These breakfast cups use two primary ingredients that are Paleo friendly: ham and eggs. They make a cup out of the ham so that the egg can rest inside of it. This means you are not getting any additional ingredients to muck things up, and they have kept it very simple. In fact there are only two other ingredients, and one of those is optional. You just add a bit of green onion, and if you feel like it you can put a bit of cheese on. They are using nitrate free ham, so you can tell that there is plenty of attention being given to using quality ingredients.
Two teaspoons of smoked paprika may seem like a lot, but it will help to form a nice crust on the pork as it sears in the pan. You can also sub 1 teaspoon ground cumin plus 1 teaspoon chipotle chile powder. A hot oven will help the sweet potato wedges crisp up on the outside without burning. Remove the pork from the oven just as it reaches 140. The temp will climb to an ideal 145, and the meat will be just right. This is paleo version of one of our favorite weeknight dinners.
The first edition of this popular paleo cookbook sold more than half a million copies, and the new second edition contains even more helpful information. There are more than 150 paleo recipes in Practical Paleo, including 40 new ones. You’ll also find a section on getting started with the paleo lifestyle, as well as tips on how to navigate social outings and holidays with a restricted diet.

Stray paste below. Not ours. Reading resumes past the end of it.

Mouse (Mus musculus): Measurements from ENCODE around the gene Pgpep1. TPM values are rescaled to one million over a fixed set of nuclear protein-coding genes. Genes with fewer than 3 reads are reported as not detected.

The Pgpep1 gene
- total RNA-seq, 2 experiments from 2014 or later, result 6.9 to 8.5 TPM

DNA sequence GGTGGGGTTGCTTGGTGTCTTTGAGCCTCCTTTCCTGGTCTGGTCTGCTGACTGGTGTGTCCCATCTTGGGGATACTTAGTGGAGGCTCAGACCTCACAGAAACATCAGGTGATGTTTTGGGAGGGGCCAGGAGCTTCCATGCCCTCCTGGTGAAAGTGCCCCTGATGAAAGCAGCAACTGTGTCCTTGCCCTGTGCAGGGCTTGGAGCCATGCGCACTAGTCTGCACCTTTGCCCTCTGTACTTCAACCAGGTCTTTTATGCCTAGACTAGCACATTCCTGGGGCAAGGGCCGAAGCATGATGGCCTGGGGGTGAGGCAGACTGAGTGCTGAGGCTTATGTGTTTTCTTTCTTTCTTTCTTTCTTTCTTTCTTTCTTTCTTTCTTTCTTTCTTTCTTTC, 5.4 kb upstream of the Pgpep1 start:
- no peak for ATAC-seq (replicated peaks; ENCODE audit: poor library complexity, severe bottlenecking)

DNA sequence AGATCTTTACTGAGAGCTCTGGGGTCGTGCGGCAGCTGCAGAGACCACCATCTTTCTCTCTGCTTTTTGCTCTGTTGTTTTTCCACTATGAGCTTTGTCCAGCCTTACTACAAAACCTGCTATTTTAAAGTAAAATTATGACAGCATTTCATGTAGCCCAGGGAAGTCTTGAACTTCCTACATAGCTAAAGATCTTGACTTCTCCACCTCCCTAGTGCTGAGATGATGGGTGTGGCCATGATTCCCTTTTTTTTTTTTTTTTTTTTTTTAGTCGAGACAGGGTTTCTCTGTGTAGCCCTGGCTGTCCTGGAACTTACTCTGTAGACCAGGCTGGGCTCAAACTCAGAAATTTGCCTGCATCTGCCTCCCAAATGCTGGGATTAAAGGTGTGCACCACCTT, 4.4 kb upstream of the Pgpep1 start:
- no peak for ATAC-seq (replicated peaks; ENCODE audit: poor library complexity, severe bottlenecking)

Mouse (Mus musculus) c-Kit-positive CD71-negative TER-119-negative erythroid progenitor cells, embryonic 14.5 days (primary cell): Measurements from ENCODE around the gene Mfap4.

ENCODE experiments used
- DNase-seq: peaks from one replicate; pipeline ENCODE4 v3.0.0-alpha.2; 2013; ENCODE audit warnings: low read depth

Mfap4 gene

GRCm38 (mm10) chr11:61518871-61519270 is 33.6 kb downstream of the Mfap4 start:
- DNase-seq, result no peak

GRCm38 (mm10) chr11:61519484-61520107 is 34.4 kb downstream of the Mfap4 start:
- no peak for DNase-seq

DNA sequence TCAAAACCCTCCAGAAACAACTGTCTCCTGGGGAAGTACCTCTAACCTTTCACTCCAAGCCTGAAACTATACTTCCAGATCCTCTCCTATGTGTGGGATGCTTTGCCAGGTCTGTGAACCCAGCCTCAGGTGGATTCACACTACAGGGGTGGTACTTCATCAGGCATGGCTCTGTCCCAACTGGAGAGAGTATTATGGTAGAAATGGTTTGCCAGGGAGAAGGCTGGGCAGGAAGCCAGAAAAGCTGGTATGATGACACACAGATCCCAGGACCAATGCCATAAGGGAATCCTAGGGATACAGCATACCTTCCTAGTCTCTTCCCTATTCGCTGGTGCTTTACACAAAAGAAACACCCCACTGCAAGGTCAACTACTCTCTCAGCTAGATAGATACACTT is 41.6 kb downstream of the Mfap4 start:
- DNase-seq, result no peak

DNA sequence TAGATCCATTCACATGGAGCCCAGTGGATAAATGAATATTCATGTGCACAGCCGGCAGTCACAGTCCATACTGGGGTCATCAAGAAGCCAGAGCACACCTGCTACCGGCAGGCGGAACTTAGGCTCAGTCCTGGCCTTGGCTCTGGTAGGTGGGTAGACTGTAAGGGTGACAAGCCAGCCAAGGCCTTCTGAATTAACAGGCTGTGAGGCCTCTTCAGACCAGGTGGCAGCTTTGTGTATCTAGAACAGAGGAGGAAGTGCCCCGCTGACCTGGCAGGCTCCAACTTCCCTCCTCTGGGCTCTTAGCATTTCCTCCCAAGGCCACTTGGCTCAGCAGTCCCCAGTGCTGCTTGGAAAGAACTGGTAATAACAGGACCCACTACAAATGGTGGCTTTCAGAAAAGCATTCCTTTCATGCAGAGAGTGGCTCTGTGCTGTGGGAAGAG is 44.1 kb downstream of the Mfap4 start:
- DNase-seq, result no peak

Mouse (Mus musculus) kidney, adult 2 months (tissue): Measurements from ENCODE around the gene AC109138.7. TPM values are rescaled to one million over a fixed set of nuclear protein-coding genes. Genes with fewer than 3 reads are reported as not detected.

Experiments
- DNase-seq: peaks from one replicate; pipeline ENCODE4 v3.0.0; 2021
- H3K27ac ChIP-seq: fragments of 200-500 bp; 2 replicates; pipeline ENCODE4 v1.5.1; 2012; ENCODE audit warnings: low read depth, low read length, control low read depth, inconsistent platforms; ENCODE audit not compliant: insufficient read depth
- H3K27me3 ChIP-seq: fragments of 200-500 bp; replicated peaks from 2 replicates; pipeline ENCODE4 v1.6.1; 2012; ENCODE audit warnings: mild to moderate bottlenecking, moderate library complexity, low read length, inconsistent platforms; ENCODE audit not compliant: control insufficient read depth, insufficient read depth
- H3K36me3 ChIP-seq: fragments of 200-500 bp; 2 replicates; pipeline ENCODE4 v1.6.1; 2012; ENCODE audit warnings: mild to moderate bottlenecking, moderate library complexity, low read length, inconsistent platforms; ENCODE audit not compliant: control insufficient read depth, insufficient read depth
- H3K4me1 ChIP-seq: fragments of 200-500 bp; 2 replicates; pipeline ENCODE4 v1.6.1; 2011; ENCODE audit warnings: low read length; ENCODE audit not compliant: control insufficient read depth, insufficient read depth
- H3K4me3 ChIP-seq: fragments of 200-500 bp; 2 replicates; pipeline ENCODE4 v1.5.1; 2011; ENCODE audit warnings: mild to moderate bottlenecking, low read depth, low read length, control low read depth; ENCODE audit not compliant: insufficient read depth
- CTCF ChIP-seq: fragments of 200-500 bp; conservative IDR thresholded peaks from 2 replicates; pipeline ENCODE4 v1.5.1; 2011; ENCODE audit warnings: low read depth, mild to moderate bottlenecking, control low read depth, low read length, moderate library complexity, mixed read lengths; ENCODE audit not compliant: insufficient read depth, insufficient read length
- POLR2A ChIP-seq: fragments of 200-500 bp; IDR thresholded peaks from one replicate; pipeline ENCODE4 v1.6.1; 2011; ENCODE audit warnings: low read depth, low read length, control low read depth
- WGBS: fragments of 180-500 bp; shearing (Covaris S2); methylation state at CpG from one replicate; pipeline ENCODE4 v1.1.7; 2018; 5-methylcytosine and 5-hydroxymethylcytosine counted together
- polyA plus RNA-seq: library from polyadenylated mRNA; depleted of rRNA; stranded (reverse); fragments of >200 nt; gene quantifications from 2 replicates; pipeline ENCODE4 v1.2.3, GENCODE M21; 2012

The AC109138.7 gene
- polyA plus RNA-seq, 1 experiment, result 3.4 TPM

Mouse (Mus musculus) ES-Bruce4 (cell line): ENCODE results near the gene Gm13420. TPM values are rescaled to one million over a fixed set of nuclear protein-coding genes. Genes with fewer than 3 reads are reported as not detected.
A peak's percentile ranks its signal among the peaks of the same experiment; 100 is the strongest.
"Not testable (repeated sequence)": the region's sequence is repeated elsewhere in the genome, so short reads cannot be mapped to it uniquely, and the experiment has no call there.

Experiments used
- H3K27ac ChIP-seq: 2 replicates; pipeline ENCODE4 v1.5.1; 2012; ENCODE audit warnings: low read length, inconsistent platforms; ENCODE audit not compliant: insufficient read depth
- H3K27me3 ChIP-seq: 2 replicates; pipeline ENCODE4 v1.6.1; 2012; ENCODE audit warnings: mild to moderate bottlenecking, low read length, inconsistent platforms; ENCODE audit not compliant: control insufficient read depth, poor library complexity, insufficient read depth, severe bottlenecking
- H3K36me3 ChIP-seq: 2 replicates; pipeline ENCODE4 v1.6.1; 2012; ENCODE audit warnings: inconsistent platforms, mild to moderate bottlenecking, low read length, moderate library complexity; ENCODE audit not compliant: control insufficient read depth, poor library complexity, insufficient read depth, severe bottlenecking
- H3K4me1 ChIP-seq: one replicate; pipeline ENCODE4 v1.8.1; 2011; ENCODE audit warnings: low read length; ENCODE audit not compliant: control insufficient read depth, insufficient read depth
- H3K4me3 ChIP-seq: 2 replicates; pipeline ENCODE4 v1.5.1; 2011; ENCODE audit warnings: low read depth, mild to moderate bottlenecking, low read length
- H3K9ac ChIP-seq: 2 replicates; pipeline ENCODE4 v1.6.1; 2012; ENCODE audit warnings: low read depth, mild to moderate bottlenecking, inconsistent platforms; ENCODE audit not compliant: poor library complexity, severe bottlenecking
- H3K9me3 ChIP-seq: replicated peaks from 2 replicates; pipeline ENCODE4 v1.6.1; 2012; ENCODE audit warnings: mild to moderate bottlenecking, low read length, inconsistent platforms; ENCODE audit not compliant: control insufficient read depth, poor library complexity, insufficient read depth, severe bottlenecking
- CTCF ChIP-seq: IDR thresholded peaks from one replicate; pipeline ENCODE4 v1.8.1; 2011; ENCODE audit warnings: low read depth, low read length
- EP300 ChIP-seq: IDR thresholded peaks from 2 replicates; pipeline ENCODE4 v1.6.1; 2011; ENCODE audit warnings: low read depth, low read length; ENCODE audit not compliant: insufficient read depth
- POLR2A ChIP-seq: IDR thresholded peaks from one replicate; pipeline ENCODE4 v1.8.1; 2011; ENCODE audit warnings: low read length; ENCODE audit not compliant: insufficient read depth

Shakshuka, a traditional Israeli breakfast food, is a skillet of spiced tomatoes, peppers, and onions with baked eggs. In this version, we swapped out our trusted cast-iron skillet for the walls of a spaghetti squash boat to create a paleo-friendly morning meal. Spaghetti squash adds a creamy texture and sweet flavor to this low-carb spin on a breakfast hash. Sprinkled with fresh cilantro, this hearty breakfast option is perfect for a brunch crowd or a lazy weekend morning in bed.
i didn't buy this, my wife did. but she doesn't rate anything and it will stay here until i do. I do like eating like a caveman, don't you. I mean they used a lot of truffle oil and eggs, high quality meat and of course real butter, none of that yucky margarine. Cavemen eat better than i am used to eating. Only the best, i don't know how they afforded it at the grocery store in paleolithic days but it probably only cost a couple of clams, right? we all watched the Flintstones.